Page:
Financial Tribune – The new coronavirus has shut down Iran’s tourism industry for two months now and it seems that at present there is no end in sight.
The government has announced it will bail out coronavirus-hit businesses by offering loans with a 12% interest rate; the Cultural Heritage, Handicrafts and Tourism Ministry has also put forward a rescue package for tourism businesses, which has yet to be finalized.
Economic operators, however, believe these bailouts are positive measures, but they cannot resolve the industry’s problems.
“The bailouts don’t offer that much of a cure as the pandemic has brought tourism to a standstill for two months now,” Amir-Pouya Rafiei-Shad, the head of Tehran Province Tour and Travel Agencies Association, said.
“Last year was a bumpy ride for tourism industry: spring flooding, November protests and Ukraine International Airlines plane crash. The outbreak of coronavirus may be the last straw for the industry not only in Iran but in the whole world,” he added.
Noting that the Cultural Heritage, Handicrafts and Tourism Ministry has proposed delaying the implementation of value added tax to support the industry, he said no work has been done over the past couple of months because all travel agencies were closed.
“The government needs to offer tax exemption to tourism industry for the fiscal 2019-20 and 2020-21, and lend some support for providing social welfare to employees of this sector. Reducing the unemployment rate has been the promise made by all governments; the financial support could help save jobs and prevent the bankruptcy of travel agencies,” he said.
Rafiei-Shad put the number of travel agencies in Tehran at 20,000 and said considering that each of them has an average of 10 people on their payrolls and each employer is the head of a four-member household on average, they provide livelihood for 80,000 people only in the capital city.
“No one accepts the responsibility for the unemployment of tour guides,” Mahdiyeh Jahangir, a tour guide, told the Persian-language daily Iran. There are 10,000 tour guides in Iran and as they don’t have an employer, they usually don’t have insurance coverage and consequently can’t receive unemployment benefits at this time.
“We only have a tour guide ID card and nothing more,” she added.
Jamshid Hamzehzadeh, the head of Iran Hoteliers’ Association, said the government bailout for tourism businesses is 120 million rials ($775) for each employee, which must be repaid over two years with a 12% interest rate.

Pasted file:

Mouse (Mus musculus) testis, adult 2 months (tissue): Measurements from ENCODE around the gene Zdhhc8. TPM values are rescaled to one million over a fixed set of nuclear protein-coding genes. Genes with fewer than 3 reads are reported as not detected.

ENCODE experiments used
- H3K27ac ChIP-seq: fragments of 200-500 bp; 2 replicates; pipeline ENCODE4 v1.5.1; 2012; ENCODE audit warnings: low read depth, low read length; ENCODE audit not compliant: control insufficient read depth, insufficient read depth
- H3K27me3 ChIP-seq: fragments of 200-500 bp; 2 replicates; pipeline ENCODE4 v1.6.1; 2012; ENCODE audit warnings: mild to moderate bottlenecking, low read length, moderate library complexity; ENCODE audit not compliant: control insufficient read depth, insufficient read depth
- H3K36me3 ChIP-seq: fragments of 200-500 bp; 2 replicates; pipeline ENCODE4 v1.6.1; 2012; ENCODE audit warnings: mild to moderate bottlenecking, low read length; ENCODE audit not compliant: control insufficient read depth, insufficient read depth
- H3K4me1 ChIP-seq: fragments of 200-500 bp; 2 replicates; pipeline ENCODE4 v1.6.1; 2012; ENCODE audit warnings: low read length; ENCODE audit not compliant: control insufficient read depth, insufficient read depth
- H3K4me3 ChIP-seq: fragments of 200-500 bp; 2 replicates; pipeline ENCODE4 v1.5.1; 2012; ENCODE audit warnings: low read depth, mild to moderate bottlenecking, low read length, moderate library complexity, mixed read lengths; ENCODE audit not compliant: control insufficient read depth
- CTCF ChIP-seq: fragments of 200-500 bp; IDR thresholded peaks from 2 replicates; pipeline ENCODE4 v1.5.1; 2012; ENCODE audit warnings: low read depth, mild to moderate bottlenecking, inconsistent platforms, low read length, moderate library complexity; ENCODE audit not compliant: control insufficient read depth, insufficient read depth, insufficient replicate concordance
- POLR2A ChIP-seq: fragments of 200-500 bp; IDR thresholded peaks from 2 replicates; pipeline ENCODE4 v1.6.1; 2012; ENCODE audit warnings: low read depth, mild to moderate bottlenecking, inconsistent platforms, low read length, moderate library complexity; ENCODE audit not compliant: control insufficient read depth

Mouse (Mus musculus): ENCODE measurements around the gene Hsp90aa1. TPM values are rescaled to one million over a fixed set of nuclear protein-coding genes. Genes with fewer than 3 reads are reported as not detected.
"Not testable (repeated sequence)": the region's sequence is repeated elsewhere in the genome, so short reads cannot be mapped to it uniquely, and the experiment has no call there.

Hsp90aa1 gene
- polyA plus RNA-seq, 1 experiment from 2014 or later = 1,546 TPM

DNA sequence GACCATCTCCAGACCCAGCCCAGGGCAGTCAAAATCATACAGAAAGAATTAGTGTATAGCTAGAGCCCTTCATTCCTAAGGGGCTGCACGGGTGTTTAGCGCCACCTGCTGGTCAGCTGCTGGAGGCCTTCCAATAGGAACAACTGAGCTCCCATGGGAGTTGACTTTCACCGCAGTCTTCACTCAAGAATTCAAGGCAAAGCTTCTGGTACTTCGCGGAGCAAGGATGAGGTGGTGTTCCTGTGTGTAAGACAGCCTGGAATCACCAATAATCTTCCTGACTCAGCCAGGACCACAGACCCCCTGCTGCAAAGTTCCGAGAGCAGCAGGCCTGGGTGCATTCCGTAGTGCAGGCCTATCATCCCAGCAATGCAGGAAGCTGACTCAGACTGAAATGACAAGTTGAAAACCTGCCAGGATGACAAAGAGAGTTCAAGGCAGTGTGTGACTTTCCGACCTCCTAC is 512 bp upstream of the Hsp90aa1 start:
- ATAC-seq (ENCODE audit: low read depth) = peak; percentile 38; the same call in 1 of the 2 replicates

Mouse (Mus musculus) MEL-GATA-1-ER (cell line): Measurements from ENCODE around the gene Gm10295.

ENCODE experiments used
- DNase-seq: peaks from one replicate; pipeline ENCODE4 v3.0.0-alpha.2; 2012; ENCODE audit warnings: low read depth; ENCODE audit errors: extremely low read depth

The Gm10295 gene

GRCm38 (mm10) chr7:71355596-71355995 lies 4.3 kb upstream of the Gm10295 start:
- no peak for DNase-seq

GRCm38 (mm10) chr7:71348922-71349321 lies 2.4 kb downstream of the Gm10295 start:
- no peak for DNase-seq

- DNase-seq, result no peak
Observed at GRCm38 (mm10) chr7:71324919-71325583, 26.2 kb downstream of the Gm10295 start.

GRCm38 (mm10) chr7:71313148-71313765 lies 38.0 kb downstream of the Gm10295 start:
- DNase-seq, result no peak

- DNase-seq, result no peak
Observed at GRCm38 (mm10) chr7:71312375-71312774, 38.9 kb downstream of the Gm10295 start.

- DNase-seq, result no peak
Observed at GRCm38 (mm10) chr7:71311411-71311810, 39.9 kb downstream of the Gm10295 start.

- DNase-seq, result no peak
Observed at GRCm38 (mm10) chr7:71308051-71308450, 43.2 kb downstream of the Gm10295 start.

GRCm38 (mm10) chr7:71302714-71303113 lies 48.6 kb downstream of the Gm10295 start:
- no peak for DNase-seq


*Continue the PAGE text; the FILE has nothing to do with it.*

“This sum is only enough to pay financial compensation for two months of an employee’s services. The government needs to offer loans at low interest rates like 5% instead of 12% to tourism industry and consider a five-year period for the repayment of loans with a one-year moratorium period,” he said.
The government has approved a 750-trillion-rial ($4.8 billion) package to help low-income households and struggling businesses impacted by the rapidly spreading coronavirus. The loans will be given to small- and medium-sized enterprises hit hard by the pandemic, according to the website of the Central Bank of Iran.
“The lending rate will be 12% to be repaid within two years,” Abdolnasser Hemmati, the CBI governor, said.
Commenting on the interest rate, Hemmati said it is reasonable, given the high inflation rate in the country.
“Even if banks set an 18% interest on loans, the real interest rate would still be negative when compared to the annual inflation rate … Any rate below 12% would apparently impose further financial pressure on banks,” he added.
Hemmati said only businesses that did not lay off workers during the corona crisis would be eligible for the loans. He instructed banks to process the loans soon and cut red tape.
In the wake of the coronavirus pandemic, few industries have fallen as far and as fast as tourism. The technological revolution that brought us closer together by making travel and tourism easy and affordable—a revolution that fueled one billion trips a year—is helpless in halting a virus that demands we shelter in place, the National Geographic wrote.
Taking a snapshot of tourism losses is difficult, as the data change as quickly as the virus spreads. If the pandemic continues for several more months, the World Travel and Tourism Council, the trade group representing major global travel companies, projects a global loss of 75 million jobs and $2.1 trillion in revenues.
Losses come daily; as of April 2, British Airways is reportedly poised to suspend 36,000 staffers.
Latest available data show eight million tourists visited Iran during the first 10 months of last Iranian year (March 21, 2019-Jan. 20), Cultural Heritage, Handcrafts and Tourism Minister Ali Asghar Mounesan was quoted as saying by the Persian-language daily Donya-e-Eqtesad.
About 2.11 million tourists travelled to Iran over Oct. 23, 2019, to Jan. 20, suggesting the monthly average of 650,000 visitors. The figure shows a 29% decline compared with the month ending Oct. 22 and a 25% decrease compared with the monthly average recorded for the first half of the current year (March 21-Sept. 22, 2019).